Life is better when you get a little soft. When you rest your fists, slow down, and listen more than you talk. Life makes more sense when you let yourself see ghosts, pray to God, and believe in Santa Claus.
Educated ignorance is bliss. A giving up and coming together all at once that helps me ease old fears, calm the nerves, and rise every morning thankful for breath, the light, my wife so warm next to me, and that full-body, orgasmic stretch that releases whatever’s left from the day before and unsettled dreams and a lack of sound sleep, so I can rise and shine fully aware that this is my only chance to have this moment, this day.
It’s a gift I’m supposed to share, no matter what, with everybody.
My kids on stage with dozens of others during their Christmas program. Waving, smiling, and singing so loud and clear, I swear I hear them above all the other sweet voices because they are doing this not for the hundreds in the crowd, not for themselves, or their music teacher, but for me and their Mom, their Grandparents and Uncle.
The brothers I miss. Our big, fun extended families that have splintered apart because of dead patriarchs, matriarchs, and general selfish pettiness. The friends I’ve neglected. The strangers I take for granted. The woman 2,443 miles away that will tell me Tuesday if our small life will be able to run a little freer in a bigger house only a block and a half away.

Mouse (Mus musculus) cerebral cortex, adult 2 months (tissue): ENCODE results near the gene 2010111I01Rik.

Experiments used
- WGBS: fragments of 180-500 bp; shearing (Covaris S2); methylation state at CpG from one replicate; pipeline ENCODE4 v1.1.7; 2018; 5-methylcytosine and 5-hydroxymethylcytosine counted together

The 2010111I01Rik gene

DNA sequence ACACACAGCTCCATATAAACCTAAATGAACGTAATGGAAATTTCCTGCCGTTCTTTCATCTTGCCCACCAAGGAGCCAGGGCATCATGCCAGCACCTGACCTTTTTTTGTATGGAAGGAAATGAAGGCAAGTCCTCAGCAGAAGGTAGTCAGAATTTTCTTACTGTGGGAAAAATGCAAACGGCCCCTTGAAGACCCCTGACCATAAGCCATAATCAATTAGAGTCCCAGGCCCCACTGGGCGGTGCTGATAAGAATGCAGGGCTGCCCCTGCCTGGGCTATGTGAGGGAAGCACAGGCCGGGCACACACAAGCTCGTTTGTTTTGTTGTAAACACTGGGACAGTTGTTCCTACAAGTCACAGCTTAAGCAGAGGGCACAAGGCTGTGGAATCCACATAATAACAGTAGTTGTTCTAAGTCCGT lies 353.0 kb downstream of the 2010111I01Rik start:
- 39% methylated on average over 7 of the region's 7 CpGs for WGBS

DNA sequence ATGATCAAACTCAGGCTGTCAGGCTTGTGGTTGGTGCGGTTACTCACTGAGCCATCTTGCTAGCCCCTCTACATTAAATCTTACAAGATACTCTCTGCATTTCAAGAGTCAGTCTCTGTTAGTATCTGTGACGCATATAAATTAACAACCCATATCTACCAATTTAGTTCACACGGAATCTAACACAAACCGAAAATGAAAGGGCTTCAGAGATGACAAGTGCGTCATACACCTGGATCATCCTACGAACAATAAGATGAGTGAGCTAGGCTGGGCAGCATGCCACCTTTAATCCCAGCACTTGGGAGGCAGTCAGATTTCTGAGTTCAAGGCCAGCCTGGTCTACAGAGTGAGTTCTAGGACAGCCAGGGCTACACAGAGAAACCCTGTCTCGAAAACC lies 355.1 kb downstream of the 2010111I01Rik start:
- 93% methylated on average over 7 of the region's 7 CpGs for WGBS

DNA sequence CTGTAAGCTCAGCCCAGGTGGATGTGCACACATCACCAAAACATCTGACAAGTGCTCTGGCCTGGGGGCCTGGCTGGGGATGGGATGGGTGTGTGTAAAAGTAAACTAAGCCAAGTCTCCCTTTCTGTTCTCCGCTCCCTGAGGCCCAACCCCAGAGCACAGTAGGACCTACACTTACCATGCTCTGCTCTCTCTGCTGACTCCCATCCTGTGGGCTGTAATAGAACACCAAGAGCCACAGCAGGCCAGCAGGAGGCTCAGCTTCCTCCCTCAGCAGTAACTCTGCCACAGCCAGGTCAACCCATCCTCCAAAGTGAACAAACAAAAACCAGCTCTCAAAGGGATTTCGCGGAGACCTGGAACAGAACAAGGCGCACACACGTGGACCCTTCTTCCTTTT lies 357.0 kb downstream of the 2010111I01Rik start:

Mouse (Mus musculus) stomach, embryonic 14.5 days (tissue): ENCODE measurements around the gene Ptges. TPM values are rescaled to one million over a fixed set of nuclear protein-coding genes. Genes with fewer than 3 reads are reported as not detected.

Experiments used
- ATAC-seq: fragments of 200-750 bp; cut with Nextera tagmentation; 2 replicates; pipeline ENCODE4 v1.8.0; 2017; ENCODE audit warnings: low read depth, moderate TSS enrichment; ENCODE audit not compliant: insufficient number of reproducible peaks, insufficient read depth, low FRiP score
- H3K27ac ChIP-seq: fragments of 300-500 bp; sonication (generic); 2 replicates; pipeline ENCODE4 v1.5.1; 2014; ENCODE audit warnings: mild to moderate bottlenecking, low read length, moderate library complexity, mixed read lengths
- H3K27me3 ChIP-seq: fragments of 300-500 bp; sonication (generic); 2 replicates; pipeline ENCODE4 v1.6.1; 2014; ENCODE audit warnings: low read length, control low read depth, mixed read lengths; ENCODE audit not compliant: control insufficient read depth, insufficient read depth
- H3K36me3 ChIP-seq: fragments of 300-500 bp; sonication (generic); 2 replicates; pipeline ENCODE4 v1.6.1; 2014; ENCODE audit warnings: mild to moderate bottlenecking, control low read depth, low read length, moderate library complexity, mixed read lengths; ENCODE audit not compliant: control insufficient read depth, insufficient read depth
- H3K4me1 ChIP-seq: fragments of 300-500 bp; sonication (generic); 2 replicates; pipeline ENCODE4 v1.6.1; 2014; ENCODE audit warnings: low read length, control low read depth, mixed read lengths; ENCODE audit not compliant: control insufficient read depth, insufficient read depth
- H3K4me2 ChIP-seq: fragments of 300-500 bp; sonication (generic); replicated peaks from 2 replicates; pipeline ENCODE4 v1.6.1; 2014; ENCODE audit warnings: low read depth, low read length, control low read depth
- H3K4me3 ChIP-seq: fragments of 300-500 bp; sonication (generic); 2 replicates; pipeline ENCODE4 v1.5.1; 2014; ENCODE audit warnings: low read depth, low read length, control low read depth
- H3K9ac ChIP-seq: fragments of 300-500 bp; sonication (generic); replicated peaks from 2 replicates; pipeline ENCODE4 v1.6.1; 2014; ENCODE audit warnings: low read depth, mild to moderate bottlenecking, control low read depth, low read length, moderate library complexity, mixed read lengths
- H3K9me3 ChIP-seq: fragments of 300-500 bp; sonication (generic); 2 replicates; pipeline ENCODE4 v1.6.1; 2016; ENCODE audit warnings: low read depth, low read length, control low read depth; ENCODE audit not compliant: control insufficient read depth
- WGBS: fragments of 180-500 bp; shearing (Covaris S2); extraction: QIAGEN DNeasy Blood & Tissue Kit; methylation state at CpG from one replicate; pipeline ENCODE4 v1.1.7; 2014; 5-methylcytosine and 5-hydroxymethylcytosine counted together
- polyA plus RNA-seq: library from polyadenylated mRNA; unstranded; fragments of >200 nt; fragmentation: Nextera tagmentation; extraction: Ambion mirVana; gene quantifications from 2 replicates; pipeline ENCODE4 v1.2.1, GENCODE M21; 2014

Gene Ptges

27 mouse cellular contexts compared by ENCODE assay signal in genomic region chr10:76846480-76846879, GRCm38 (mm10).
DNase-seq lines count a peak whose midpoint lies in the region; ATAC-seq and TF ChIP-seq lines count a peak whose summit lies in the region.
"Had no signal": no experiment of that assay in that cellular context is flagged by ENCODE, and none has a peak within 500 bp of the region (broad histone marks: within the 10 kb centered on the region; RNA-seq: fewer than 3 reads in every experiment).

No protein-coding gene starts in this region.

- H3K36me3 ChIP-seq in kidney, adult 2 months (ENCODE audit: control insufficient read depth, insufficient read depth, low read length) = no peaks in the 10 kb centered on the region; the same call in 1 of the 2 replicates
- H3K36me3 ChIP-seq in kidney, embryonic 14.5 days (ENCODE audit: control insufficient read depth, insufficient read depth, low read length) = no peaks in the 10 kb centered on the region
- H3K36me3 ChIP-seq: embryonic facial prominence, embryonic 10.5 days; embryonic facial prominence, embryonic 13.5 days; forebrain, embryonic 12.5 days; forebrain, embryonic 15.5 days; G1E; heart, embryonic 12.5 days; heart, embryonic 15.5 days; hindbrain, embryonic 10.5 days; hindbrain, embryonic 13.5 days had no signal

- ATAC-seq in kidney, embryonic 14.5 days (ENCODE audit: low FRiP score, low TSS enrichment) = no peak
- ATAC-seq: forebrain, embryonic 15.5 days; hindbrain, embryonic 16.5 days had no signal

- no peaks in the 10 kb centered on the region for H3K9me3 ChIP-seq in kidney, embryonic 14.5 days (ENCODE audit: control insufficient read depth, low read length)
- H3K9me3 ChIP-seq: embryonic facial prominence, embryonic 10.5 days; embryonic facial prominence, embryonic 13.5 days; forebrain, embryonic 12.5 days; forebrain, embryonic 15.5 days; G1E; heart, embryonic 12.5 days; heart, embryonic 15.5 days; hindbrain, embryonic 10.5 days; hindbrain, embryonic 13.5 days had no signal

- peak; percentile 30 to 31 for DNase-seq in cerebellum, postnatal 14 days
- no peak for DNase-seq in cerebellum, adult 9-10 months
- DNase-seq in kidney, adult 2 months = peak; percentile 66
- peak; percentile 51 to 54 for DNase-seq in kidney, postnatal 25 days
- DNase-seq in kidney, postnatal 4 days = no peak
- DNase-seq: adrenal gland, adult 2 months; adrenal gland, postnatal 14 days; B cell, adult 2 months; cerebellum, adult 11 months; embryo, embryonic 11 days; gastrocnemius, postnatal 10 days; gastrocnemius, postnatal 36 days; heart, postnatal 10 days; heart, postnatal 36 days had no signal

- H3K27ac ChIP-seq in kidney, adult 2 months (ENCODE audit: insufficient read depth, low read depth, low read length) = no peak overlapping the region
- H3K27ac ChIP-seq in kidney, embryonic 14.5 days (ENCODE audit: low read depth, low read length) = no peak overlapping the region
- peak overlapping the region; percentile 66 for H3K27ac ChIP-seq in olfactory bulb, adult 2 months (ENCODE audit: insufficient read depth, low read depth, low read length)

And the Schwan’s Man. Taking my order, giving me my total, and returning to the yellow truck—where he’s already spent twelve hours—to find my brats and dogs and six-cheese-ravioli as I stand in the doorway admiring the sprinkling rain and multi-colored glow of Christmas lights on the pillars of our porch and I’m suddenly sure there’s a woman–a ghost–standing with me. She’s large and warm and dark-haired and waiting for her son to finish his route so she can guide him home.
Matt—that’s the name I finally notice embroidered into his coat—comes up the wet steps smiling. I wonder how a man can stay so upbeat driving around a frozen food truck, but then the woman speaks up, “He’s my baby!” but Matt can’t hear her and I cannot say a word. Especially if I want him to return in two weeks and knock on our door. So I smile and pay and wish him a Happy Holiday.